393 F.3d 717
UNITED STATES of America, Plaintiff-Appellee,
Corey A. SMITH, Defendant-Appellant.
United States Court of Appeals, Seventh Circuit.
Argued July 7, 2004.
Decided December 27, 2004.
Jonathan F. Potter (argued), Office of the United States Attorney, South Bend, IN, for Plaintiff-Appellee.
Peter M. Cohen (argued), St. Louis, MO, for Defendant-Appellant.
Before CUDAHY, COFFEY, and ROVNER, Circuit Judges.
ROVNER, Circuit Judge.
Corey Smith and two codefendants were charged with one count of distributing and one count of conspiring to distribute crack cocaine. See 21 U.S.C. §§ 841(a)(1), (b)(1)(B), 846. One of the codefendants, Alonzo Grant, made a deal with the government and testified against the other two. After a jury trial at which Grant's testimony played a crucial role, Smith was convicted of both counts, and the third codefendant, Travis Black, was acquitted of both counts. Smith initially argued in his brief that the government failed to disclose all of the terms of its deal with Grant, and that the nondisclosure violated his due process rights. See Giglio v. United States, 405 U.S. 150, 154-55, 92 S.Ct. 763, 31 L.Ed.2d 104 (1972); Brady v. Maryland, 373 U.S. 83, 87, 83 S.Ct. 1194, 10 L.Ed.2d 215 (1963). At oral argument, however, Smith's counsel withdrew that argument, concluding that Smith should raise it in a collateral attack and further develop the record. See 28 U.S.C. § 2255. Smith's remaining arguments on appeal are that there was insufficient evidence to convict him and that he was sentenced in violation of Blakely v. Washington, ___ U.S. ___, 124 S.Ct. 2531, 159 L.Ed.2d 403 (2004), and United States v. Booker, 375 F.3d 508 (7th Cir.2004), cert. granted, ___ U.S. ___, 125 S.Ct. 11, 159 L.Ed.2d 838 (2004). We affirm in part and vacate and remand in part.
On July 15, 2002, a confidential informant put Detective Mitch McKinney in touch with Grant so that McKinney could purchase an ounce of crack. Grant, who was unaware that McKinney was a police officer, said he had to find a supplier. The two men agreed to talk later. Grant later called McKinney and told him to go to Packard Park. When McKinney arrived, Grant said he needed to borrow McKinney's cell phone to call his supplier. According to Grant's testimony, he then called Smith and told him to come to the park. The detective never checked his phone's memory or his phone bill to verify whether Grant really called Smith. A maroon van pulled into the park, and Grant went alone to the van and briefly conversed with its occupants out of earshot of McKinney and the surveillance team. The van then left. Grant returned to McKinney and told the detective that Smith had only soft cocaine but was going to cook it into crack. McKinney told Grant to call him when he had crack to sell. Meanwhile, Detective Miguel Rivera, a member of a surveillance team that had preceded McKinney to the park, followed the maroon van long enough to identify the occupants as Smith and Black.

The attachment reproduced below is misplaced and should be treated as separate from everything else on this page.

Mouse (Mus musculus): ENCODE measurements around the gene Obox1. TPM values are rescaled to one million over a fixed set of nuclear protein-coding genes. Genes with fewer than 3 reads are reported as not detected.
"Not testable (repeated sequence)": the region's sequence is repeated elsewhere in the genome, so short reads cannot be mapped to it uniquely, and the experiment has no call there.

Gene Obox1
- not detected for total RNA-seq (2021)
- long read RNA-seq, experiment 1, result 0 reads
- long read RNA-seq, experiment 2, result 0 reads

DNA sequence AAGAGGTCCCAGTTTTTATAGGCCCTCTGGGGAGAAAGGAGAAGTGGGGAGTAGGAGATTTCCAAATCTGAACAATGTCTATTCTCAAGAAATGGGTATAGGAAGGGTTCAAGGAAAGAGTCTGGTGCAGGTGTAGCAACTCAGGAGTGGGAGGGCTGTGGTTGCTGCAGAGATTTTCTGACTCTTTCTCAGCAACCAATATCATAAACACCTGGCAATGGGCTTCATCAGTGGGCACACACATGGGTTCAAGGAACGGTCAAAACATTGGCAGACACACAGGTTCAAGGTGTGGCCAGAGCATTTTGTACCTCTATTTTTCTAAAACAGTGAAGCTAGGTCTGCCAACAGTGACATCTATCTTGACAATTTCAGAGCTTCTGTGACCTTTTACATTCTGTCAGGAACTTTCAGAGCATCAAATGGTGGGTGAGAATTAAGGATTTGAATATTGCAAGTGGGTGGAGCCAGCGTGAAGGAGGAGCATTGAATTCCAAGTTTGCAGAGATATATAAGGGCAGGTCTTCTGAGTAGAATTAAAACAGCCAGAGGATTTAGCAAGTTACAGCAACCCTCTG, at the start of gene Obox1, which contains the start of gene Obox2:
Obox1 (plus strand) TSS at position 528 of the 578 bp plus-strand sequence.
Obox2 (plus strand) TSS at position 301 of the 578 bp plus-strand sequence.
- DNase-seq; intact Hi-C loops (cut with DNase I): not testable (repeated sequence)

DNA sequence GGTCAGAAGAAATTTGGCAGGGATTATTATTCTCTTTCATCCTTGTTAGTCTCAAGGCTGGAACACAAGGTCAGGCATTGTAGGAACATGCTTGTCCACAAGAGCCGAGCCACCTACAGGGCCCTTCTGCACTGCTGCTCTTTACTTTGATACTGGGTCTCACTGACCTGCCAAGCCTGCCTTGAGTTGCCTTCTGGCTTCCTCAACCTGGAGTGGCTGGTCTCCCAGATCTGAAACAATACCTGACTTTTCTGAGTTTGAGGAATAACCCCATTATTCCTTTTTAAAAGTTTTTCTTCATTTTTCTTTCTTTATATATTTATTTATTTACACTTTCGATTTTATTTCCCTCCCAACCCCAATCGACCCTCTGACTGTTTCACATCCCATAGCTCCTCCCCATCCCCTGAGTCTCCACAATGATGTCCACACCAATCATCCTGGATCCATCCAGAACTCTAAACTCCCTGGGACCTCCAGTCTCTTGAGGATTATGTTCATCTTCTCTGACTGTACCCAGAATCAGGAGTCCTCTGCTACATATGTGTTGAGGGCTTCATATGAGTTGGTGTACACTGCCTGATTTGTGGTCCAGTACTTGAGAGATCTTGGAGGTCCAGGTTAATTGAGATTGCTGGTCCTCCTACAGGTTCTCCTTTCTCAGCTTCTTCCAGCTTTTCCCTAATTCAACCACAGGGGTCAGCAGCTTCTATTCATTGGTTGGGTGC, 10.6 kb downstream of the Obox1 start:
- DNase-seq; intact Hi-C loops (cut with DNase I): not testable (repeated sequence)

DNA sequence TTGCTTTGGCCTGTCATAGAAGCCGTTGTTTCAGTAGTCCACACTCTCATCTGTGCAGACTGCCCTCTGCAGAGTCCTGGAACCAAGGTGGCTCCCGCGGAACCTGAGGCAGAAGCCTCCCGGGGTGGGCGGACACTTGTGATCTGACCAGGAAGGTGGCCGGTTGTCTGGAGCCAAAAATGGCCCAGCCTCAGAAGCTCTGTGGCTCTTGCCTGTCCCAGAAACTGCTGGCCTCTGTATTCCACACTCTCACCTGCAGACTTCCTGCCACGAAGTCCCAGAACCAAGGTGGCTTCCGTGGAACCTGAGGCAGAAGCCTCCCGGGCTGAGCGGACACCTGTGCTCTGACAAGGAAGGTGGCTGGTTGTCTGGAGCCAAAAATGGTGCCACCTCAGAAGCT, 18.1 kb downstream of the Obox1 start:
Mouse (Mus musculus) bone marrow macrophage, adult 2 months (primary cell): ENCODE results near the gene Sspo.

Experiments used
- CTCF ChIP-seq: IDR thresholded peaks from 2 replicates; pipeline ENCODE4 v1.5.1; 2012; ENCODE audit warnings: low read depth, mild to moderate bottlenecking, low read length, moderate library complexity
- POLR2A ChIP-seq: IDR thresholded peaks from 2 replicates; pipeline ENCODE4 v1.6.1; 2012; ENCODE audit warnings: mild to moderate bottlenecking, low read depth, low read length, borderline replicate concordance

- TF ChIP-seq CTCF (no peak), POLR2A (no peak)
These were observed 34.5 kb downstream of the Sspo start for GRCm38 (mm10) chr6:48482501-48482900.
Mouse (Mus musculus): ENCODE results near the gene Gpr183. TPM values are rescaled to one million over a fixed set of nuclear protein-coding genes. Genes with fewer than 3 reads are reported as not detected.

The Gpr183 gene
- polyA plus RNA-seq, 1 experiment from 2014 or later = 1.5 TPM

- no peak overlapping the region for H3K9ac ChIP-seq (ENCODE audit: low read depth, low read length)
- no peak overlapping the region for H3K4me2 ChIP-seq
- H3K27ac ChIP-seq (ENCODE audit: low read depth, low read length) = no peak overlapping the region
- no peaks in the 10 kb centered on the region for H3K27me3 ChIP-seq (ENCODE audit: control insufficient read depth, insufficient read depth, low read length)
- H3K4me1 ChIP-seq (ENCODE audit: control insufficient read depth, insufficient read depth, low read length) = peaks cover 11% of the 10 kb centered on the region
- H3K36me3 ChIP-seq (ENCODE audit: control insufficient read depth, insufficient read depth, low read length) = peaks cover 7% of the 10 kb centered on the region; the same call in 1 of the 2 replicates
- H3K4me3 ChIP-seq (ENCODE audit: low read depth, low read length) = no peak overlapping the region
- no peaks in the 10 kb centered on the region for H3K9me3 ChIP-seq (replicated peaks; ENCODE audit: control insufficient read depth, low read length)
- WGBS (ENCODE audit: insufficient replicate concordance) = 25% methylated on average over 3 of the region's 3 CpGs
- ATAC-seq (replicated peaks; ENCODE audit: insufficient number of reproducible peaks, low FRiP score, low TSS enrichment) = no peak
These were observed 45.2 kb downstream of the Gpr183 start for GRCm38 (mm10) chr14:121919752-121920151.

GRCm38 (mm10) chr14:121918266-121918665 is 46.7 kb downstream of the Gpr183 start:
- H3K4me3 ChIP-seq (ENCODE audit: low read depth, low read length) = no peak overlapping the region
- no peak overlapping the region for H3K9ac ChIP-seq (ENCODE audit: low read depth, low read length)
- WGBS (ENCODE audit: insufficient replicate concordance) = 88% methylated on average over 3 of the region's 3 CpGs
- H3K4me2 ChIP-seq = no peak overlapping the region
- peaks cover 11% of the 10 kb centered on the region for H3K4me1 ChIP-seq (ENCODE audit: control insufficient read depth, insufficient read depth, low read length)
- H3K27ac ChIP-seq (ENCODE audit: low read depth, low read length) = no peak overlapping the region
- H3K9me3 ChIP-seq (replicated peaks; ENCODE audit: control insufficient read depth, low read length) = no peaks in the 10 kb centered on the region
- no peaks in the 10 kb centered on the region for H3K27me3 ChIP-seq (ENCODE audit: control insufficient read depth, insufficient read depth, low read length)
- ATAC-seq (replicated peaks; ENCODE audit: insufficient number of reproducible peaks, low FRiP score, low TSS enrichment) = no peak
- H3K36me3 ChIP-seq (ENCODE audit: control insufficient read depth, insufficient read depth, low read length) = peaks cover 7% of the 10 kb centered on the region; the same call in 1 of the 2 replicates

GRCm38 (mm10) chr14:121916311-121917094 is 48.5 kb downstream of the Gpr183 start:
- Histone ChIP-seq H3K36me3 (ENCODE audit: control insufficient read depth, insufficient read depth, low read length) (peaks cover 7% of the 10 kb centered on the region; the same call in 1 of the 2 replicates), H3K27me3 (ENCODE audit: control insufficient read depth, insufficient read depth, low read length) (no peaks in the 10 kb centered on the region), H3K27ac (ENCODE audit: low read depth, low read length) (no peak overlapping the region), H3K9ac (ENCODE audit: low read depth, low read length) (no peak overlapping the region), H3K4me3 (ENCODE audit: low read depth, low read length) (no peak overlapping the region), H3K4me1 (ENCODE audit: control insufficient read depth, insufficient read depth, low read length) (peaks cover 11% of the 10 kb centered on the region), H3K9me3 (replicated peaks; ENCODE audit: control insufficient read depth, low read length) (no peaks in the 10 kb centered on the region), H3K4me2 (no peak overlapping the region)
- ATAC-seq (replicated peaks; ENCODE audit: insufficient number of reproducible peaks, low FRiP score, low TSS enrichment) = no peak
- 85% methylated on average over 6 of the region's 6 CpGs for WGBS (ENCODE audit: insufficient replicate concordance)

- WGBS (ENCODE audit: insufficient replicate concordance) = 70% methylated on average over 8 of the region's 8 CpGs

Later that day, Grant called McKinney to say that Smith had a batch of crack ready and that they should all meet again at Packard Park. Grant testified that he arrived first, then Black and Smith, and later McKinney. When McKinney arrived Grant immediately got into his car and displayed 25.47 grams of crack (short of an ounce), which he said that he had received from Smith inside the van just before McKinney (or the surveillance team) arrived. McKinney then gave Grant $1000 in identifiable bills. Grant put the money in his pocket, returned to the maroon van, and got inside. The back-up and surveillance team finally arrived late, and McKinney signaled for an arrest. Grant, Smith, and Black were all arrested, and the buy money was found on the floor of the rear passenger seat of the van next to Grant. When Grant was interviewed shortly after the arrest, he maintained that he had received the crack from Smith. He also said that Black was not involved in the sale.
Grant, Smith, and Black were all arrested and charged with distributing and conspiring to distribute crack. Eight days before trial Grant pleaded guilty and made a deal with the government in which he agreed to testify at Smith and Black's trial. According to Grant's plea agreement, the government agreed to drop the conspiracy charge against him, recommend that he receive a downward adjustment for acceptance of responsibility, and recommend a sentence at the low end of the guideline range. Grant also received other benefits not mentioned in the plea agreement. The government elected not to seek an enhancement of Grant's mandatory minimum sentence from 5 to 10 years based on Grant's prior felony drug conviction, see 21 U.S.C. § 851, and later the government moved for a substantial-assistance downward departure under U.S.S.G. § 5K1.1. Grant was ultimately sentenced to 57 months. Smith, with no prior drug convictions, received 115 months.